The night before Kate was born, I went upstairs to read in bed and write in my journal. I pondered about our upcoming home birth and wondered how it would all turn out and when it would come. I felt content to continue to be patient and was just enjoying the end of what to me was a simple but perfect day with my little family. My husband came up to the room and we talked a while about the birth and how excited we were and how crazy it was to not know when the baby would come (we were so used to planned inductions).

He left the bedroom to get some things together for his classes the next day, while I said my nightly prayers. I told my Father in Heaven that I hoped that I was ready for the baby to come, that I would have faith in my body and faith that everything would turn out fine. I expressed some concern about being a week over, but said I would leave it in His hands. I prayed for the health of my growing baby as usual, but for the first time prayed for my baby as a person, an adult spirit that was about to join our family. We didn’t know the gender but had feelings that we were having a girl. I tried to picture this beautiful spirit and what she was feeling as she was about to start her life on earth, in our family. A very beautiful feeling of love and peace came over me and a very powerful message of “Thank you” was communicated. I KNEW this was from the child that was about to join our family and it is an experience I will never forget.

The next morning, on August 7th, 2012 I woke up around 8:30. My boys had let me sleep in. I took a shower and felt great. I was planning to take them to the park and meet a friend. As I went into the kitchen to make some eggs for breakfast, I felt a little twinge that felt like a stomachache and decided on a bowl of Wheaties instead. I did some other things around the house and then got on the computer to check my email. I texted back and forth with my friend about our plans to go to the park, then felt that same twinge of discomfort. I decided that I just wanted to rest and told my friend I wasn’t going to be able to make it to the park.

It was around 10:30 at this time. I went upstairs and lay down, put on a hypnobabies track and tried to rest, but these “twinges” kept coming. Of course I had started labor and what I was feeling were pressure waves (contractions), but of course I was in denial. Around 10:45 they were very close together, probably 2 minutes apart, so I texted my husband and said that maybe after his next appointment he could come home to be with me. I did admit that maybe I was in labor, but that it would probably slow down or the contractions would go away. Within 5 minutes of texting him, they grew more intense and I told him to come home now! He was home a little after 11 and he got the boys to the neighbors.

By this time I was really feeling things, but not knowing how to handle the intensity. Nothing seemed to help, I just wanted to pace around the house and I’m sure I looked pretty funny. My husband got back around 11:40, called the midwives and our doula and then started filling up the birthing tub. I asked him what he was doing and he proceeded to tell me that we were having a baby and was filling up the tub for our water birth. Of course I was still in major denial and told him the water would get cold and that I still had a long way to go before the baby came. I still even thought that maybe the pressure waves would stop and it was just false labor. But he continued to get things ready and was able to help me calm down long enough to lie on the bed and get a blessing. The blessing was beautiful–that everything would work out fine, that my body would know what to do and that angels were present, helping us. I immediately thought of both my grandmothers and hoped they would be there.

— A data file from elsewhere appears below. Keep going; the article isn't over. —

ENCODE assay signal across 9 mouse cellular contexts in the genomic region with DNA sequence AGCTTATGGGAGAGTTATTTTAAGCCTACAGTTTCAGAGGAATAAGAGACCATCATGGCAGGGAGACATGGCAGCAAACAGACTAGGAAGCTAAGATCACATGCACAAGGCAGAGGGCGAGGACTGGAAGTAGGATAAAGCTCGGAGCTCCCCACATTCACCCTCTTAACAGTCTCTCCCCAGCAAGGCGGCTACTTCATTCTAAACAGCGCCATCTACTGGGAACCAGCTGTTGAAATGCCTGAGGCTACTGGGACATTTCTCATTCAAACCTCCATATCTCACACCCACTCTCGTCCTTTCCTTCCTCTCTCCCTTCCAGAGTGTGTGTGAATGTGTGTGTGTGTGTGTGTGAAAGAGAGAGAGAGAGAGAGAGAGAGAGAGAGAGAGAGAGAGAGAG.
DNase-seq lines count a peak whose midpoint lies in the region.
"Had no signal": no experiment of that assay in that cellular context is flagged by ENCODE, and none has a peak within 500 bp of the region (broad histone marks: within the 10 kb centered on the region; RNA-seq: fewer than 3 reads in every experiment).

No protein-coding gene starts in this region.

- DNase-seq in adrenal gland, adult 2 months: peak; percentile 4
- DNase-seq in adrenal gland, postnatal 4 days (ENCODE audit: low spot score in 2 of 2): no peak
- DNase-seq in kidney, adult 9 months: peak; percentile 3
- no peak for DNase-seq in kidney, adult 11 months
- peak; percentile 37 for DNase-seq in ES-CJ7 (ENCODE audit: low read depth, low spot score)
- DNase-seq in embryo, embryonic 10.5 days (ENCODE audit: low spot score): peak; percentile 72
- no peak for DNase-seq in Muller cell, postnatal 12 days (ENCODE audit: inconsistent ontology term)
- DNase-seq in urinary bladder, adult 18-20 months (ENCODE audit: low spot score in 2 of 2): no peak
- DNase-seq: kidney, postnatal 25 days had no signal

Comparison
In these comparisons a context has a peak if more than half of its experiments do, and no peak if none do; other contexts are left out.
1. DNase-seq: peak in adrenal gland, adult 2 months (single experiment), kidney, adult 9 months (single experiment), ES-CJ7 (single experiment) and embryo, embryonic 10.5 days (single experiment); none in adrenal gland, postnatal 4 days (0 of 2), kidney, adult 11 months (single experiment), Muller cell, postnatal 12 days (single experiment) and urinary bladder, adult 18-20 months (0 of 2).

Around this time it was 12:30 and I was turning into quite the moaning, laboring mama. But it felt so good to just go with what my body was telling me to do. Around 12:40 our doula, Shari showed up and I felt like I came out of my own little world of “labor land” to tell her that at that moment I was getting a break. She asked how long my breaks were and I said, “maybe 20 seconds.” I remember thinking how silly I must have seemed to Shari and my husband, moaning so loudly so early on in the labor, like I was ready to have a baby or something. I was also noticing that it felt good to push, but of course in my head that wasn’t because the baby was coming, it was just because it felt good. I said I wanted to go to the restroom, so Shari and my husband helped me into the bathroom. I said I felt like vomiting and Shari informed us that I was probably in transition. That was the first time it occurred to me that I was really in labor, let alone about to birth my baby! I said, “The baby’s coming!” and they helped me back to the bedroom to the birthing tub. I got in, pushed a few times, the bag of waters broke and a few minutes later Kate was born at 12:56.